Thursday, June 11, 2009

Shoreham Turning Point--30 Years Later

A demonstration 30 years ago involving 15,000 people, the largest protest ever held here on Long Island, New York, coupled with nearly 600 people being arrested for non-violent civil disobedience, was a turning point in the battle against the Shoreham nuclear power plant.

Importantly, not only would Shoreham be stopped but so would the Long Island Lighting Company’s scheme to build seven to 11 nuclear plants. In all the official filings for Shoreham, it was Shoreham Nuclear Power Station 1. LILCO planned two more nuclear plants at Shoreham. Four more were slated to the east, at Jamesport. And LILCO wanted to construct several more, also along the Long Island Sound, between Shoreham and Jamesport. This is why the book I wrote on the situation was titled Power Crazy.

Long Island would have been turned into a “nuclear park,” a term the U.S. Atomic Energy Commission used to denote areas slated for intense nuclear power development when Shoreham l was first advanced in 1966.

The key to the protest at Shoreham on June 3, 1979 was the partial core-meltdown at the Three Mile Island nuclear power plant in Pennsylvania in March. Proponents of nuclear power had insisted that the chances of a catastrophic accident were infinitesimal. The TMI accident and, even more seriously, the Chernobyl nuclear plant accident seven years later, showed that to be baloney.

Also a factor: what became known as the Shoreham “dump documents.” In May, a person who refinishes furniture, scavenging in the Southold Town dump, came upon a box of documents from Shoreham each headed “Engineering & Design Coordination Report.” The reports, brought to me, included 416 labeled as citing “nuclear safety related” problems in the building of Shoreham. The documents had apparently been dispatched to the dump after the TMI accident.

“A lemon grows on Long Island!” declared Dr. Michio Kaku, a nuclear physicist and professor at the City University of New York, at the June 3 demonstration. I had given Dr. Kaku copies of the reports to evaluate. He has gone on to become a well-known scientist globally—and remains solidly against nuclear power.

Nobel Prize-winner biologist Dr. George Wald also spoke declaring: “Not only is nuclear power anti-life” but despite “constant industry and government propaganda…it’s an economic disaster and the whole game now is to lay all its major costs on the people.”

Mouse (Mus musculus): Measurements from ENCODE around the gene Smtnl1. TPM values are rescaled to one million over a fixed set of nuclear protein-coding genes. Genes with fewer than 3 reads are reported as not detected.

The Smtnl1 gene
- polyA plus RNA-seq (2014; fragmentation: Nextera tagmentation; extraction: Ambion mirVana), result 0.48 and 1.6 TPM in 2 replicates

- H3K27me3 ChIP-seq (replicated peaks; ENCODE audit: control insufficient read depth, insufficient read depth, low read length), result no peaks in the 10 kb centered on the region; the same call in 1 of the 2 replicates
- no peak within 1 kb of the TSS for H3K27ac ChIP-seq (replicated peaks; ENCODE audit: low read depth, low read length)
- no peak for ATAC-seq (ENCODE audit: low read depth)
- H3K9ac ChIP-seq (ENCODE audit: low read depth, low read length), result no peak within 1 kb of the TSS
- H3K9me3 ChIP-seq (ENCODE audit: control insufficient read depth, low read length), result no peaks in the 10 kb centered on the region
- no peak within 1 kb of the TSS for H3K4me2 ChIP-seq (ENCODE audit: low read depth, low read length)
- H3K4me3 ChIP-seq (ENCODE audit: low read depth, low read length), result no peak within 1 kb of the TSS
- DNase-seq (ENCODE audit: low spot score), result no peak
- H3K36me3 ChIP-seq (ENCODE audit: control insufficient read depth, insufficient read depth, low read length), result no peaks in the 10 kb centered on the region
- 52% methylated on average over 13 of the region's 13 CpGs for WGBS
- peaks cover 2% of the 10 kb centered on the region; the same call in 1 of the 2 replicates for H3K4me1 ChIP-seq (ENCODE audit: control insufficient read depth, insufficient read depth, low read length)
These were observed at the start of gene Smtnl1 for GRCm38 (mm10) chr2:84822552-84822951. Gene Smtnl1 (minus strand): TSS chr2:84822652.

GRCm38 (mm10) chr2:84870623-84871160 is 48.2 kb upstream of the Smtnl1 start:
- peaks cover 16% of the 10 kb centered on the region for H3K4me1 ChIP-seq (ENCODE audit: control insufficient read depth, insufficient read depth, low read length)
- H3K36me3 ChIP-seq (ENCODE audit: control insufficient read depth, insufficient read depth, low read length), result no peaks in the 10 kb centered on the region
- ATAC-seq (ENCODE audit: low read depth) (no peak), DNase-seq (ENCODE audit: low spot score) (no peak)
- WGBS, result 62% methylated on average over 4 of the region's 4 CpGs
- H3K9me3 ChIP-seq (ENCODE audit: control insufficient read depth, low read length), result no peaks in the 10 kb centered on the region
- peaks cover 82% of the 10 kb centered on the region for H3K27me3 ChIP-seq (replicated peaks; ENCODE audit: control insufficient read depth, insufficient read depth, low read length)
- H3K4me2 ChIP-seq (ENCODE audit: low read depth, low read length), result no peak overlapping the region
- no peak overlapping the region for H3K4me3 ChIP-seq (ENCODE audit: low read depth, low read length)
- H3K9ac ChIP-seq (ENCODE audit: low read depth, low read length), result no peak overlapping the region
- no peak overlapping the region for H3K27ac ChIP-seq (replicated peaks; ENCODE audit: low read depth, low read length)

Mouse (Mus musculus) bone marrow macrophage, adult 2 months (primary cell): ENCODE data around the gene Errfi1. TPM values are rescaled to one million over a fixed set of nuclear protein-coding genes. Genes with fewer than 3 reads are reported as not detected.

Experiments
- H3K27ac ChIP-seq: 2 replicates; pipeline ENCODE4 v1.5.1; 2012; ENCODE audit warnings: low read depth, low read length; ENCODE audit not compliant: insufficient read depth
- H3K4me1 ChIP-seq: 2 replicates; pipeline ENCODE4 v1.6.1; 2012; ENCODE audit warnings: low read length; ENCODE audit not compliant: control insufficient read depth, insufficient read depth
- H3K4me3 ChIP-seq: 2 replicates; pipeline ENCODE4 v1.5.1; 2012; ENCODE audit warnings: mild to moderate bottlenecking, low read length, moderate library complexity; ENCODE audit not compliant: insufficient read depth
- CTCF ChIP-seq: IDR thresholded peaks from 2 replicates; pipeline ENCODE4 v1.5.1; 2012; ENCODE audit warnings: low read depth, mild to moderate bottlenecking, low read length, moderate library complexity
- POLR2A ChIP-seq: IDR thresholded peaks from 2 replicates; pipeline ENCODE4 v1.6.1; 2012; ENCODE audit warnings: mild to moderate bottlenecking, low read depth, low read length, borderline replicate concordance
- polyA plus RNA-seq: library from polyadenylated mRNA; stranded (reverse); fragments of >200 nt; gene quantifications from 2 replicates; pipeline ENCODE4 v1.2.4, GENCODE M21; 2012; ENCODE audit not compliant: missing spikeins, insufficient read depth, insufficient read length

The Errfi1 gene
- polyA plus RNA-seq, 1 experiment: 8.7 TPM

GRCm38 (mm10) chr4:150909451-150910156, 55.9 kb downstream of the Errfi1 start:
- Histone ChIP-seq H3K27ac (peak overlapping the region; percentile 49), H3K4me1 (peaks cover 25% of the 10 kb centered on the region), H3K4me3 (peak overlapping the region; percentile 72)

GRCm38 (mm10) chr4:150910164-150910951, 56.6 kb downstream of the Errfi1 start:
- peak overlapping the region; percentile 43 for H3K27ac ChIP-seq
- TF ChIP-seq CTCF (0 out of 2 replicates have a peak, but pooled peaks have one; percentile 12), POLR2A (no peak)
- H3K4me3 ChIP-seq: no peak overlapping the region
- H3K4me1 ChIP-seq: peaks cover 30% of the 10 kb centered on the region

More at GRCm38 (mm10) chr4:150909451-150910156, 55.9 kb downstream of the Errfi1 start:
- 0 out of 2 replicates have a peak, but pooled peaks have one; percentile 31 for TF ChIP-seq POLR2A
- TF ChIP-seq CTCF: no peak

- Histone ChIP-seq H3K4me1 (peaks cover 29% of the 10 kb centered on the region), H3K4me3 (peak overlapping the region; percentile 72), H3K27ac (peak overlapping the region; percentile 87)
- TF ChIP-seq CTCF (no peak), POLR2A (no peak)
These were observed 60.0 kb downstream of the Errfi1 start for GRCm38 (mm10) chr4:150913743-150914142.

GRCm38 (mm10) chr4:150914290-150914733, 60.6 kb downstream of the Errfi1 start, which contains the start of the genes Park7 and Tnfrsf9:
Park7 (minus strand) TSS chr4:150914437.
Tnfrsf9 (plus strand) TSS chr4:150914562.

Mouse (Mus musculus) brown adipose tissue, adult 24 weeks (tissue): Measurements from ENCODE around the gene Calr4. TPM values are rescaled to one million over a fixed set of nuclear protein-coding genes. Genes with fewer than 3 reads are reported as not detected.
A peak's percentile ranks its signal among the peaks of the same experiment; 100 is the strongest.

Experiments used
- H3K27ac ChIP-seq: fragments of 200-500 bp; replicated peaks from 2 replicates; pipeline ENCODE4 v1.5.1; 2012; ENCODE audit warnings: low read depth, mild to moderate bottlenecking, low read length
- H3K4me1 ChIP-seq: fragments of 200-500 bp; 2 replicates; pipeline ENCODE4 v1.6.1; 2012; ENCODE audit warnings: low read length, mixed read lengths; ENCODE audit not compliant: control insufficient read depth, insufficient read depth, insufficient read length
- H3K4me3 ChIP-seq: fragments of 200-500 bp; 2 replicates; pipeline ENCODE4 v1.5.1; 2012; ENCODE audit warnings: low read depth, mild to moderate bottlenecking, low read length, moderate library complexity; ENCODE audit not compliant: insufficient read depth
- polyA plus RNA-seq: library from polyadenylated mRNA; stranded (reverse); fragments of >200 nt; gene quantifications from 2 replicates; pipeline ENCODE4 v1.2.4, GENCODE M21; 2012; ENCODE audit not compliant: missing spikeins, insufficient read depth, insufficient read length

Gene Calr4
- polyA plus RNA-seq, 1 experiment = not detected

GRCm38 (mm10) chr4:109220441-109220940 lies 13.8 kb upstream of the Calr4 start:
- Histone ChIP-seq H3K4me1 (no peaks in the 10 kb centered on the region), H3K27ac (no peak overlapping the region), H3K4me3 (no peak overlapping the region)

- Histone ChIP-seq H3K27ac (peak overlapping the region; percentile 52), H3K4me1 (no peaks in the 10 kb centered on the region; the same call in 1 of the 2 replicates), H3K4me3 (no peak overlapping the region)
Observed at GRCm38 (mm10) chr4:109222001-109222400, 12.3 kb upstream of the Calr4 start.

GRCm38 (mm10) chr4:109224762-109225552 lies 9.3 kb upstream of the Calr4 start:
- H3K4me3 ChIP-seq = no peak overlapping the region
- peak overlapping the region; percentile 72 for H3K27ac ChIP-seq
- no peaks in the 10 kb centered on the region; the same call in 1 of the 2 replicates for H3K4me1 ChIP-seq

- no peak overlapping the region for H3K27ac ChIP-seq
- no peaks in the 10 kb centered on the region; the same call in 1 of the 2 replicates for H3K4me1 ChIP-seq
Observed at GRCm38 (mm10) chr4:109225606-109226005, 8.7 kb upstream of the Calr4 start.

Thirty years later, this is even more severe. These days, “no private money anywhere in the world is being used to build new nuclear plants,” notes Michael Mariotte, executive director of the Nuclear Information & Resource Service. And although the price of Shoreham ended up at $6.5 billion—in contrast to the “$65-$75 million range” LILCO spoke of when it announced Shoreham—today nuclear plants are projected to cost $12 billion each.

With Wall Street unwilling to providing financing, U.S. Senators Joseph Lieberman and John Warner last year pushed legislation to give $544 billion in taxpayer subsidies to build new nuclear plants. That didn’t pass, but the nuclear industry and its friends in the federal government are still pushing hard for your tax dollars.

No new nuclear plant has been ordered and built in the U.S. since 1973—and Shoreham was an element in this. As U.S. Energy Secretary Donald Herrington said at the height of the Shoreham fight: “The Shoreham plant must open! If it doesn’t, the signals will be the low point in this [nuclear] industry’s history.”

As was the case 30 years ago, the pro-nuclear propaganda remains intense. In their current drive to “revive” nuclear power, the nuclear promoters are trying to latch on to the global warming issue by saying nuclear plants don’t emit greenhouse gases. What we’re not supposed to know is that the overall nuclear “chain” or “cycle”—including uranium mining and milling, enrichment, fuel fabrication—has significant greenhouse gas emissions.

Meanwhile, the great advances since 1979 in safe, clean renewable energy technologies mean they can provide all the power we need—without endangering life. Nuclear power not only remains outrageously expensive and terribly dangerous but is--ever more clearly—unnecessary.

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